Long ago, I drove around the south western fringes of Cumbria conducting face-to-face interviews as part of a research project about people’s experiences of call centres. Our last call of the day was to a lovely elderly couple in a very damp house in the furthest reaches of west Cumbria who, despite robust recruitment processes , turned out ‘didn’t hold with the telephone’, were quite deaf and had dealt instead with a local broker in person.
Back in the car we climbed for a two hour drive home… and although the scenery was nice, it wasn’t a terribly productive afternoon in terms of moving the project along. Such experiences did not dampen my enthusiasm for research in general, quite the opposite, but did make the idea of online research seem rather attractive and increase my interest in the role of technology in research.
Technology underpins modern market research. Researchers have always used new technologies, whether it be a shift from note taking to tape recording to mini discs to digital recorders and from conducting surveys face-to-face, to through the post and on phone then by email then by desktop and mobile. This is not just about making life easier for the researcher but ensuring that data is recorded in the most suitable way to then conduct a thorough analysis.
However, in recent years, the number of technologies available to market researchers has grown exponentially, with the rise of widespread internet connectivity and smartphones with cameras and computers with the processing power to crunch massive sets of ‘Big Data’ becoming common place. This has the potential to provide the modern researcher with masses of rich qualitative data and huge complex data sets. Thus, a new challenge has emerged for technology providers in research: to not just facilitate the collection of data, but to allow researchers to easily handle the storage, retrieval, analysis, interpretation and presentation of the data.
There are, broadly, two types of technology providers in market research – the technology firms that provide market research technologies and research firms who provide technology. The former may have originally targeted another sector and expanded their product offering to target market researchers and the latter may have developed their own technology or be leveraging another firms’ white labelled offering under their own brand.
Then there are an increasingly diverse set of technologies for research. There are companies out there specialising in online communities, research panels, survey software, digital diaries, focus groups/IDIs, eye tracking and virtual reality. There are digital agencies conducting social media monitoring. There are sample providers offering sample across a variety of platforms. And then there are companies specialising in automation for data analysis, visualisation, reminders and data cleaning.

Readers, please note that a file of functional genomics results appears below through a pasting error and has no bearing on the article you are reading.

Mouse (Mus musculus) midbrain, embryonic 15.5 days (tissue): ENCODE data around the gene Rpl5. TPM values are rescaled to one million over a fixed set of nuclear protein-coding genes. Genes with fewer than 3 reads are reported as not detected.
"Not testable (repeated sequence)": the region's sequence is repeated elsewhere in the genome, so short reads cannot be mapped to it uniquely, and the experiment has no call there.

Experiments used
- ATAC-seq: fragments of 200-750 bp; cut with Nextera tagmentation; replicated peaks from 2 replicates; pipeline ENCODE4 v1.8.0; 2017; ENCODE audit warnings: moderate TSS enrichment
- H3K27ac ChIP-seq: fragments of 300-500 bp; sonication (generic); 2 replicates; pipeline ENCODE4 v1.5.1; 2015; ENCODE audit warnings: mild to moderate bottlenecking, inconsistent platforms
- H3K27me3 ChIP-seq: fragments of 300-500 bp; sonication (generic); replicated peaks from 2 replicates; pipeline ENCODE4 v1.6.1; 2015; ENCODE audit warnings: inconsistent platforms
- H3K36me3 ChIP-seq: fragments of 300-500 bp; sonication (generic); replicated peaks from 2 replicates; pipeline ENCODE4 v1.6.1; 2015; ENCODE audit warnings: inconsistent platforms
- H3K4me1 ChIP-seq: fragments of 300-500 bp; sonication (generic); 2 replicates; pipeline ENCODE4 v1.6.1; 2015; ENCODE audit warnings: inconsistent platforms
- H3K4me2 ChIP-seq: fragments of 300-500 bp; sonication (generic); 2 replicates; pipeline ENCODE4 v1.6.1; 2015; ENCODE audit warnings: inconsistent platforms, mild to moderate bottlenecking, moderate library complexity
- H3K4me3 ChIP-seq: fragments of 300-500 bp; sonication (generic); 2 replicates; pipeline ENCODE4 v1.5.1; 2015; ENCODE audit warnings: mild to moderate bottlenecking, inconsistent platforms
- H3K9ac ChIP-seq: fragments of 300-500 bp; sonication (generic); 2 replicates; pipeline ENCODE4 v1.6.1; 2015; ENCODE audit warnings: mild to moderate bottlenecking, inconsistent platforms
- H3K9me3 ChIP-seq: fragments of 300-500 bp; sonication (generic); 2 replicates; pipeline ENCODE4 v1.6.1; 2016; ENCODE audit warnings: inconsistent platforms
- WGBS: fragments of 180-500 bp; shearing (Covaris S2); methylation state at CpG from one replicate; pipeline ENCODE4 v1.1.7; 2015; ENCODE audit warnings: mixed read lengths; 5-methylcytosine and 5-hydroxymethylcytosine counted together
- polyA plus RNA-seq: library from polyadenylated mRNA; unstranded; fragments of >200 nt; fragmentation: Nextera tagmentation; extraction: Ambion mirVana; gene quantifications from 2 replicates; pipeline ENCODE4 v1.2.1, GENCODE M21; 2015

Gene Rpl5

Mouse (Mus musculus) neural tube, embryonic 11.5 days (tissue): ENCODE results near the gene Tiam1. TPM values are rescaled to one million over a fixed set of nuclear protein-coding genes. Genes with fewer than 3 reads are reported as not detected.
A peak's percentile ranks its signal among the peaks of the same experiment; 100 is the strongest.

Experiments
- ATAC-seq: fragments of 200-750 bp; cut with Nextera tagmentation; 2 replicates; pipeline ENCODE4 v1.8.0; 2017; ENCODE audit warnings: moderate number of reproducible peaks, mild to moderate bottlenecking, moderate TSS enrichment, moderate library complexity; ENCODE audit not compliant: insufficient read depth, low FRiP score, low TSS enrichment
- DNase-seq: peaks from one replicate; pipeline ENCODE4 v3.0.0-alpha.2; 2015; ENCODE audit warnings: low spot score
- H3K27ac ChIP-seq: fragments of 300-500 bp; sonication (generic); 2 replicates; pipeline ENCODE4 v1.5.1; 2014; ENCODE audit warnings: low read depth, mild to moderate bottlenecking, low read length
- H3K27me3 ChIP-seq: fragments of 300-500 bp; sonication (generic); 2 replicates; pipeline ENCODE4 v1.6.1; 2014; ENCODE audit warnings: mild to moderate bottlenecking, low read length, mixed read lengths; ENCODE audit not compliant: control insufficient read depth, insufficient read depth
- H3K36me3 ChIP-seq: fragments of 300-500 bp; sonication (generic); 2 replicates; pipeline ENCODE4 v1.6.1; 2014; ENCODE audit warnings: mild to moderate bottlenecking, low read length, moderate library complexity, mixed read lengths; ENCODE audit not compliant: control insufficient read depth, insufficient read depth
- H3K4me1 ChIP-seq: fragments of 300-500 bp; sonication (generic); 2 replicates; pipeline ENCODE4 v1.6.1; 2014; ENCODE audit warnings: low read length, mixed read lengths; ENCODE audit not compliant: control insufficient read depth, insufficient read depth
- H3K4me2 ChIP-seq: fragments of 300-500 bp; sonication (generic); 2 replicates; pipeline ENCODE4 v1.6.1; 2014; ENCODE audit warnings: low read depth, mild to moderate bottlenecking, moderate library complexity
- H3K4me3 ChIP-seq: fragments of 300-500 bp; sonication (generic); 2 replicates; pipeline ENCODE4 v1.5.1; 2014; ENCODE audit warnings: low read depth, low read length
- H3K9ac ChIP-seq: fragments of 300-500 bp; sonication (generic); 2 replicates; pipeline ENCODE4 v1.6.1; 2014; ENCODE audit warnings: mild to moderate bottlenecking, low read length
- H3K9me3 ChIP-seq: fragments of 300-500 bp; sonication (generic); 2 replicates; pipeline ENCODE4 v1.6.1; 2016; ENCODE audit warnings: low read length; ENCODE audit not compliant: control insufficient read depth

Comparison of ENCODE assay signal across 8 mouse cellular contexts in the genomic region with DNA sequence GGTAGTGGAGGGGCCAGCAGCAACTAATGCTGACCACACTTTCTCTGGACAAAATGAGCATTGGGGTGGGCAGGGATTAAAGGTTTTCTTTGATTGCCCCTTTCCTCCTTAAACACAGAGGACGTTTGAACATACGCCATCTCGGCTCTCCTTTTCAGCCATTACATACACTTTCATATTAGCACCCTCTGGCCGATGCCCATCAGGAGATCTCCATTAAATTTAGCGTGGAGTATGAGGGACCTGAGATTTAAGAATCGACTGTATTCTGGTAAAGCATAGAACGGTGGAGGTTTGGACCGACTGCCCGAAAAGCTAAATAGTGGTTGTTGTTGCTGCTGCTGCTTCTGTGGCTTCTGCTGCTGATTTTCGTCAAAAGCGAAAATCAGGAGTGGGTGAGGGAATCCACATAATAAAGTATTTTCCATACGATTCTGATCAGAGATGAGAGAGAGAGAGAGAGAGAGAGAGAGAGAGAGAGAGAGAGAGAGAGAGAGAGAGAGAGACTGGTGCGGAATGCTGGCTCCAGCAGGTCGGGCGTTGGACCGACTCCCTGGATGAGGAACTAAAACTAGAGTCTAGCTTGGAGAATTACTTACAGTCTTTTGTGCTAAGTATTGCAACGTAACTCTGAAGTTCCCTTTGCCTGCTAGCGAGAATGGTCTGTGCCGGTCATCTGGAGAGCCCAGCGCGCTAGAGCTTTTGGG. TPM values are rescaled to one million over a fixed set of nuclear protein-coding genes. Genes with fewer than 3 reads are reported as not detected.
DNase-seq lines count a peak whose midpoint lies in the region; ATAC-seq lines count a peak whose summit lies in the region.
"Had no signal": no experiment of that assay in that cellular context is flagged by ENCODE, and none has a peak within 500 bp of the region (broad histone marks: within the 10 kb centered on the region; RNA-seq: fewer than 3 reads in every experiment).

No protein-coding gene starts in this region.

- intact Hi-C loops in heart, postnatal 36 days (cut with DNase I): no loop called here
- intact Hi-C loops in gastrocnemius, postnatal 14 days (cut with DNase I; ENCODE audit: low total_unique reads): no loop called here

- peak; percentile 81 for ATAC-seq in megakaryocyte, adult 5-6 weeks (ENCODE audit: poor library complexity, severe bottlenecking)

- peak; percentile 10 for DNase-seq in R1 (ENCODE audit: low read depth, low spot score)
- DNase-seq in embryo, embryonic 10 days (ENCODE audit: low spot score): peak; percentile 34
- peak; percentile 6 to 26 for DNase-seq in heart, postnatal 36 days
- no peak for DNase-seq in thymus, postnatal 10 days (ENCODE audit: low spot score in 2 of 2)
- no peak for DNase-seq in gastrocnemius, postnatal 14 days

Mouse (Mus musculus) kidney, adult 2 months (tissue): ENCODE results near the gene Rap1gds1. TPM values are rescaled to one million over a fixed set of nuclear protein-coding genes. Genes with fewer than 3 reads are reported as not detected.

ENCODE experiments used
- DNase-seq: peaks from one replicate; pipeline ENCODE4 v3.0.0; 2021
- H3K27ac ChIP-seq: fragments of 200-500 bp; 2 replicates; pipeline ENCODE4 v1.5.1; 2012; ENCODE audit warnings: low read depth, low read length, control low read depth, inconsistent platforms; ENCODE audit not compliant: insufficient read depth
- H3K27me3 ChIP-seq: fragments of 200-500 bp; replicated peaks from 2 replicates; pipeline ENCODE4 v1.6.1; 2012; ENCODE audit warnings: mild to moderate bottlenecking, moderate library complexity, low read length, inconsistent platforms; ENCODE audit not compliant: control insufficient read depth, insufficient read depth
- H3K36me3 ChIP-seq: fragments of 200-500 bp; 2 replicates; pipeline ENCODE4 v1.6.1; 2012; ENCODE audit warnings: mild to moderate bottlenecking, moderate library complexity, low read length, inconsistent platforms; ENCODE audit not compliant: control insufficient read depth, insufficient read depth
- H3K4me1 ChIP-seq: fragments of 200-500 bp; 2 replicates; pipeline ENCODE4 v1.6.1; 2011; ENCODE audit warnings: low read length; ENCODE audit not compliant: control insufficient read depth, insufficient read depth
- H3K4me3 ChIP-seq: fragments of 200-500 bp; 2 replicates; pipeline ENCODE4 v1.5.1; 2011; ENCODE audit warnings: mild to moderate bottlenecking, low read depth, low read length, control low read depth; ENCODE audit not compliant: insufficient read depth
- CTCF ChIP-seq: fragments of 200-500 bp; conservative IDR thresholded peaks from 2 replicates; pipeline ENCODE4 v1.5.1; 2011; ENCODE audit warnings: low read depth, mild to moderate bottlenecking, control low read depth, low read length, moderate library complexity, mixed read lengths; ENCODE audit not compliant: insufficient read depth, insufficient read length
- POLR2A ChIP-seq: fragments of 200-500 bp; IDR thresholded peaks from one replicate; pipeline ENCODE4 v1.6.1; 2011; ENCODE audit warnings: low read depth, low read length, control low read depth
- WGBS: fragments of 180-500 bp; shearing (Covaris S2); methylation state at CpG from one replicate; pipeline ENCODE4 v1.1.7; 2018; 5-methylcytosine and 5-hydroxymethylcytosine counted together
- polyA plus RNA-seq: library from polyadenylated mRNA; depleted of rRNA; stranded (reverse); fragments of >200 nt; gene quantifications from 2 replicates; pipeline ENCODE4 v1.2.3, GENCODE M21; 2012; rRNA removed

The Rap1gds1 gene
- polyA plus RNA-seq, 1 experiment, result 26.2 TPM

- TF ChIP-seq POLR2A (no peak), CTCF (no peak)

The challenge, then, is integrating this wide range of tools so that participants can successfully join the research, research methodologies can be combined, data analysed and visualisations produced.
Key Characteristics of Research Technology
Here at FlexMR we’re researchers first and foremost but we have developed our own technology from scratch. We developed our own technology because as researchers we believed, and still do, that there are requirements for a good online market research platform that cannot be met by off-the-shelf content management solutions and stitching together 3rd party tools:
- Sample control: It’s important to be able to target your research to the relevant segments and demographics quickly and easily and also to be able to select participants for research tasks based on their responses to previous activities – whether that be points raised in a forum, comments in a focus group or on an image or answers to a survey or quick poll.
- Analysis across data types and sources: Not only is it important to be able to target specific research activities to specific participants but it is also vital to be able to combine, compare and contrast their answers across qualitative and quantitative tasks and to further segment this data by demographic and segment information.
- Access control: Not only is it necessary to be able to control what your research participants can see, it is useful to be able to control what activities your stakeholders can see and even interact with in order to make sure the most relevant insights are accessible to the person in the organisation best positioned to make a decision.
Remembering the Purpose of Research
To some extent it is possible to do all this by building in different 3rd party tools and linking together apps via APIs, but the user experience for the researcher and stakeholder can suffer as a result and you can find yourself logging in and out of different platforms and accounts looking to bring together your data and get closer to your customers.
Let’s not forget that the purpose of using all these technologies is ultimately for us as researchers to get closer to our research participants/customers and understand their lives, their wants, desires, habits and preferences. Then, moreover, it is up to us to make recommendations based on our research that can be translated into real actions to drive businesses and organisations forward. I would argue that this is the point where technology still cannot help and human experience, insight and wisdom have to take over: we’re a long way off a button that you can press marked ‘Actions’ that will make strategic business decisions!
In summary, a technology provider should be able to help you get closer to your, or your clients’ customers, engage your stakeholders and provide impactful insight to your senior management team in order to help them make the right decisions.
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